A day after Arkansas State released running back Michael Dyer for a "violation of team rules," details are starting to emerge about what prompted Dyer's dismissal.
According to several published reports, Dyer's troubles stemmed from a traffic stop on March 10. He was stopped for going 96 in a 70 mph zone and was fined $17 and given five days of community service.
But it's what the Jonesboro Sun found when it dug deeper that contributed to Dyer's downfall (the Sun story is behind a paywall so I'm linking another source). According to the paper, the state trooper who made the stop also found a handgun and a substance believed to be marijuana in the car but omitted both finds and no charges were ever filed.
The Sun obtained the video of the stop, which includes a conversation between Little Rock Christian graduate Dyer and Trooper Royce Denney, who either knew or came to know Dyer was a football player. The videotape shows Denney asking Dyer if the gun is registered.
"Carrying a pistol around? Uncool ... You've got a career ahead of you but you're being a total dumbass right now," the newspaper quotes from the video.
Denney says he could report the incident to Coach Gus Malzahn, but adds: "What's the best way to make you think? You're a grown man and I'm not trying to treat you like a kid." He also reportedly tells Dyer he doesn't want to tell Malzahn about the incident "because of the NCAA crap."
According to the newspaper account of the video, Dyer responds: "I'm done with this. This is my second chance over here." He urged Denney to take the gun. Eventually, Denney turns the camera off.
The state trooper is currently under investigation for his actions and comments during the stop.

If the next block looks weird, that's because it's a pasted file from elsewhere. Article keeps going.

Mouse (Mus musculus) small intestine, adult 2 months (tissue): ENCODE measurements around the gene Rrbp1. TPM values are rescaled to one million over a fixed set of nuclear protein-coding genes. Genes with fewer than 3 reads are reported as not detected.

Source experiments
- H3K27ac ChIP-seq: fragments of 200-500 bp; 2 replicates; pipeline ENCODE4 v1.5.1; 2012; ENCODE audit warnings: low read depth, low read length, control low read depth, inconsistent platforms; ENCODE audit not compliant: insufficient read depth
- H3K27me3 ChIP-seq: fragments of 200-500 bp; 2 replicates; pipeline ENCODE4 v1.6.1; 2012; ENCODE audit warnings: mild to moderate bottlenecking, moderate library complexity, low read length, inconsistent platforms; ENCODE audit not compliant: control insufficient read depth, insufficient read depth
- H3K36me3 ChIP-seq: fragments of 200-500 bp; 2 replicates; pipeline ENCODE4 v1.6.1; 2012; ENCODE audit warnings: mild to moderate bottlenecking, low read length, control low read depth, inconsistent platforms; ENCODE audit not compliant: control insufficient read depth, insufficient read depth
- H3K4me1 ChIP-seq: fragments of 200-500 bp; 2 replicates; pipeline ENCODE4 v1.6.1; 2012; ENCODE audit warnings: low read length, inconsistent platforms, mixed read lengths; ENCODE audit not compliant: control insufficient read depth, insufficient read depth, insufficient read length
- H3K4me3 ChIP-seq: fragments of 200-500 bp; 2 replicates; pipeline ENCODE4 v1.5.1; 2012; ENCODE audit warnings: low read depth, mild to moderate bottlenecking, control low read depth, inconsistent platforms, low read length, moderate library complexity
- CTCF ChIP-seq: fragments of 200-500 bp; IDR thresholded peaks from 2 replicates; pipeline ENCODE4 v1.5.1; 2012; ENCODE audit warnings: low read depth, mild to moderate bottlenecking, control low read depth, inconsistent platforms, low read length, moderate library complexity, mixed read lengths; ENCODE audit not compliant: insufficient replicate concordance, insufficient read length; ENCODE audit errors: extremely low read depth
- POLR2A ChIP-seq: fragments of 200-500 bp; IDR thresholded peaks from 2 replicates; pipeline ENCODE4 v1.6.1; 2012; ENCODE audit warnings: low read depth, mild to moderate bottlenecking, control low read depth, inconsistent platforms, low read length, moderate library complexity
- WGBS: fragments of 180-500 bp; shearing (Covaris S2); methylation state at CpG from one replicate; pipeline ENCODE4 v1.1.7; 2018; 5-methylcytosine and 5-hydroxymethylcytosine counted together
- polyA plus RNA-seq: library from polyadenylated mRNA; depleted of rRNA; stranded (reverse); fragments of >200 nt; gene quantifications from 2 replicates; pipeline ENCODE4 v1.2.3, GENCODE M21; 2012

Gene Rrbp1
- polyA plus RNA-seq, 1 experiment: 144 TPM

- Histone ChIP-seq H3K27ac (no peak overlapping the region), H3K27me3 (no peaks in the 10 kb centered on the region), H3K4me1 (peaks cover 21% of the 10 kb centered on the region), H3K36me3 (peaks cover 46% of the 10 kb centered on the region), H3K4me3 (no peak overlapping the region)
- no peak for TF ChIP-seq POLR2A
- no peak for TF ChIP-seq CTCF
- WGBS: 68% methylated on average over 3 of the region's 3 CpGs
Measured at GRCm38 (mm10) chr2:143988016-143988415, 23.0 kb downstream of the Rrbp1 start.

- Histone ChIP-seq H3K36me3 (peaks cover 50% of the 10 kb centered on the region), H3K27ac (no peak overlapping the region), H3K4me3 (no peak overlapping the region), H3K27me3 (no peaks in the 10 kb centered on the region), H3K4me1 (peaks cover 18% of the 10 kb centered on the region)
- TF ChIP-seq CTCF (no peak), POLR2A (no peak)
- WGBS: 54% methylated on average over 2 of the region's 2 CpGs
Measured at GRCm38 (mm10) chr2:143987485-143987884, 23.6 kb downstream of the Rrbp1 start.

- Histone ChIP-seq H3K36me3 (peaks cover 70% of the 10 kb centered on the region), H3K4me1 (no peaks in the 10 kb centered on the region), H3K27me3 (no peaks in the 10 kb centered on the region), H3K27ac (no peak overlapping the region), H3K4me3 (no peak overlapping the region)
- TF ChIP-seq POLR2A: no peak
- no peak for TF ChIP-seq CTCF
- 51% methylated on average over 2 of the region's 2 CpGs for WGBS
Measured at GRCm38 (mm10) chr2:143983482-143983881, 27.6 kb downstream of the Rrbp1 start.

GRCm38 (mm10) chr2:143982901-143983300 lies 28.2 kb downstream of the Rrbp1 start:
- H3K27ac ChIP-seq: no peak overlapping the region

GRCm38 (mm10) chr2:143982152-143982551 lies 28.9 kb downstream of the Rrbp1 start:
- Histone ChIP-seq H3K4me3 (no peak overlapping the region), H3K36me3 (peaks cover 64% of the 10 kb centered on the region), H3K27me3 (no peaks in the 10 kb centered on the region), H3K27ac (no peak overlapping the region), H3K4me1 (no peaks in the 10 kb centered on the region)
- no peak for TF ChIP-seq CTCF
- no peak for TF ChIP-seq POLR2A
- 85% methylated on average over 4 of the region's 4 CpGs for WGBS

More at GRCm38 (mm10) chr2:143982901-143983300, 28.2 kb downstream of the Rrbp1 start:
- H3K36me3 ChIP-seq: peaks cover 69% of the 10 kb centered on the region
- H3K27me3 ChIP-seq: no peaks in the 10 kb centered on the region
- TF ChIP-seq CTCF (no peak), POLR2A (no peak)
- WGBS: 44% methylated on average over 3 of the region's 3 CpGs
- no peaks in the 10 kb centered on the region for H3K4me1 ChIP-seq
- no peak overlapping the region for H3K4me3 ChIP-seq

This isn't the first time Dyer has been involved in a gun-related incident. Dyer was suspended at Auburn after a gun he owned was used in an armed robbery by teammates. Dyer was not involved in the incident but testified about how the gun ended up being used in the crime.
That trial occurred in April, a little more than a month after Dyer's traffic stop. At the time, Arkansas State coach Gus Malzahn said he was aware of Dyer's role in the robbery and said he was confident he had learned from his mistake.
"I am fully aware of Mike's circumstances," Malzahn said in a statement released by the school. "He knows very well the high standard we have of all our players here at Arkansas State, and I'm confident that he will meet those expectations."
From Malzahn's statement, it appears as though he was not aware of Dyer's covered-up transgression. If so, you can't blame Malzahn for letting Dyer go. He gave him a second chance after Auburn, trusted him, vouched for him, put faith in him and was lied to and let down.
Malzahn appeared in the Arkansas Sports Hall of Fame Celebrity Golf Classic on Monday, but refused to answer any questions about Dyer.